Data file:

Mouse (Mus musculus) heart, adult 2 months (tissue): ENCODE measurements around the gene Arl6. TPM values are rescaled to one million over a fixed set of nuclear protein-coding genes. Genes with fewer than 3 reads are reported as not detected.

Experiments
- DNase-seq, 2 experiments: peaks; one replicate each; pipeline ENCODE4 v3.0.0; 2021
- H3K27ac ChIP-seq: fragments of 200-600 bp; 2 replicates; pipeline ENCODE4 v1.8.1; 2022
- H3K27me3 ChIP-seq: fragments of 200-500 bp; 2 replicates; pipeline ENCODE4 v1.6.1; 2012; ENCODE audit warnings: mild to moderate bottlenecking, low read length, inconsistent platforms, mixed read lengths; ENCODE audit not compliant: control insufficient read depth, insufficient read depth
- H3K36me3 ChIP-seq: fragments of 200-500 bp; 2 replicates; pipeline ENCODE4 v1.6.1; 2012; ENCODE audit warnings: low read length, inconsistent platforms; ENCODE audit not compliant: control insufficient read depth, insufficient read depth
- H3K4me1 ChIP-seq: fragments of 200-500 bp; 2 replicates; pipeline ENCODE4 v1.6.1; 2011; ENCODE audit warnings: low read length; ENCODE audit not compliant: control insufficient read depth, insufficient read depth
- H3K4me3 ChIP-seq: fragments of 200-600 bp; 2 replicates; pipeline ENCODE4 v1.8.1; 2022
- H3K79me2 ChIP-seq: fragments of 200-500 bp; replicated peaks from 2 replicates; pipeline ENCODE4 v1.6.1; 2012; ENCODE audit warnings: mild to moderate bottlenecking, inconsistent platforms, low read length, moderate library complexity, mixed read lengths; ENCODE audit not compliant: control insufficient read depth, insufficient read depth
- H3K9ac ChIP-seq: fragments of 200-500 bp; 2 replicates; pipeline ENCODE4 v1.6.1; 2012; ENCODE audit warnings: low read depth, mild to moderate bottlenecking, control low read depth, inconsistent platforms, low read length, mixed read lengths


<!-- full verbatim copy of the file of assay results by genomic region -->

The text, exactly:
Mouse (Mus musculus) heart, adult 2 months (tissue): ENCODE measurements around the gene Arl6. TPM values are rescaled to one million over a fixed set of nuclear protein-coding genes. Genes with fewer than 3 reads are reported as not detected.

Experiments
- DNase-seq, 2 experiments: peaks; one replicate each; pipeline ENCODE4 v3.0.0; 2021
- H3K27ac ChIP-seq: fragments of 200-600 bp; 2 replicates; pipeline ENCODE4 v1.8.1; 2022
- H3K27me3 ChIP-seq: fragments of 200-500 bp; 2 replicates; pipeline ENCODE4 v1.6.1; 2012; ENCODE audit warnings: mild to moderate bottlenecking, low read length, inconsistent platforms, mixed read lengths; ENCODE audit not compliant: control insufficient read depth, insufficient read depth
- H3K36me3 ChIP-seq: fragments of 200-500 bp; 2 replicates; pipeline ENCODE4 v1.6.1; 2012; ENCODE audit warnings: low read length, inconsistent platforms; ENCODE audit not compliant: control insufficient read depth, insufficient read depth
- H3K4me1 ChIP-seq: fragments of 200-500 bp; 2 replicates; pipeline ENCODE4 v1.6.1; 2011; ENCODE audit warnings: low read length; ENCODE audit not compliant: control insufficient read depth, insufficient read depth
- H3K4me3 ChIP-seq: fragments of 200-600 bp; 2 replicates; pipeline ENCODE4 v1.8.1; 2022
- H3K79me2 ChIP-seq: fragments of 200-500 bp; replicated peaks from 2 replicates; pipeline ENCODE4 v1.6.1; 2012; ENCODE audit warnings: mild to moderate bottlenecking, inconsistent platforms, low read length, moderate library complexity, mixed read lengths; ENCODE audit not compliant: control insufficient read depth, insufficient read depth
- H3K9ac ChIP-seq: fragments of 200-500 bp; 2 replicates; pipeline ENCODE4 v1.6.1; 2012; ENCODE audit warnings: low read depth, mild to moderate bottlenecking, control low read depth, inconsistent platforms, low read length, mixed read lengths